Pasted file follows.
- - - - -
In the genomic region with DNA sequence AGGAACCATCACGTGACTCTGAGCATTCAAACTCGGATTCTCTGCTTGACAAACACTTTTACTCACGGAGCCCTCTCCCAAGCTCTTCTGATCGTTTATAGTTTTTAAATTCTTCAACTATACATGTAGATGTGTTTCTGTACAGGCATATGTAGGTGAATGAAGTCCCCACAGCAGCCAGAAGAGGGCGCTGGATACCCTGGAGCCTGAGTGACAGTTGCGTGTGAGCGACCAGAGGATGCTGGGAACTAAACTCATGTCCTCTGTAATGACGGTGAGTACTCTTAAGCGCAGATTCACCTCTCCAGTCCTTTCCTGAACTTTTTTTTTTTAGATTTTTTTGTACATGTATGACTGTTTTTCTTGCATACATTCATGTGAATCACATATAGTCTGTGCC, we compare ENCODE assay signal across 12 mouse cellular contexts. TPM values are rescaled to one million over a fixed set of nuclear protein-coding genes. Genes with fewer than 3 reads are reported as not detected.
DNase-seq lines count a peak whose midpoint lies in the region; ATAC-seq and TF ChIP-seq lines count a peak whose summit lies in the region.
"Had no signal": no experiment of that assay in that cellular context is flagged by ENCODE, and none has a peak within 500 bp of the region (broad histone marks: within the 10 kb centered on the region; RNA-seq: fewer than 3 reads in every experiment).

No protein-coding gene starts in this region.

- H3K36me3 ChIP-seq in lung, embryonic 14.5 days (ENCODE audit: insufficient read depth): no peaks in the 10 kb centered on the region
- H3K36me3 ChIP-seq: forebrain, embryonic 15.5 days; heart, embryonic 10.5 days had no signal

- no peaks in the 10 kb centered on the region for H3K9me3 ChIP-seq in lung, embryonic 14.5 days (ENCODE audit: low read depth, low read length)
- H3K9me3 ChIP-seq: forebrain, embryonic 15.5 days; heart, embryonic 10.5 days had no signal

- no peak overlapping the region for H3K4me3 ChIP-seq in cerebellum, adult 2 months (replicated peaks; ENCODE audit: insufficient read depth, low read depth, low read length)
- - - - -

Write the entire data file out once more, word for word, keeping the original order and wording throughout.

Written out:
In the genomic region with DNA sequence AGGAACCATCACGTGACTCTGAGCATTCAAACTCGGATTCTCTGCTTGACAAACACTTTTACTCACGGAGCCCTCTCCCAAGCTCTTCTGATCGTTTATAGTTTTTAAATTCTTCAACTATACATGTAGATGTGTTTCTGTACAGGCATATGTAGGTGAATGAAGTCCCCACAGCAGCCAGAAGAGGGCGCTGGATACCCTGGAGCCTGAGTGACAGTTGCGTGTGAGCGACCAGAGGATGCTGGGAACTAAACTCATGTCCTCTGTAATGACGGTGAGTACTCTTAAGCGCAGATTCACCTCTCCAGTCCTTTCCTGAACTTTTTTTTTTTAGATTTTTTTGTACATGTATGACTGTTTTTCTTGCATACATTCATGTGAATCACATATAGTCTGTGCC, we compare ENCODE assay signal across 12 mouse cellular contexts. TPM values are rescaled to one million over a fixed set of nuclear protein-coding genes. Genes with fewer than 3 reads are reported as not detected.
DNase-seq lines count a peak whose midpoint lies in the region; ATAC-seq and TF ChIP-seq lines count a peak whose summit lies in the region.
"Had no signal": no experiment of that assay in that cellular context is flagged by ENCODE, and none has a peak within 500 bp of the region (broad histone marks: within the 10 kb centered on the region; RNA-seq: fewer than 3 reads in every experiment).

No protein-coding gene starts in this region.

- H3K36me3 ChIP-seq in lung, embryonic 14.5 days (ENCODE audit: insufficient read depth): no peaks in the 10 kb centered on the region
- H3K36me3 ChIP-seq: forebrain, embryonic 15.5 days; heart, embryonic 10.5 days had no signal

- no peaks in the 10 kb centered on the region for H3K9me3 ChIP-seq in lung, embryonic 14.5 days (ENCODE audit: low read depth, low read length)
- H3K9me3 ChIP-seq: forebrain, embryonic 15.5 days; heart, embryonic 10.5 days had no signal

- no peak overlapping the region for H3K4me3 ChIP-seq in cerebellum, adult 2 months (replicated peaks; ENCODE audit: insufficient read depth, low read depth, low read length)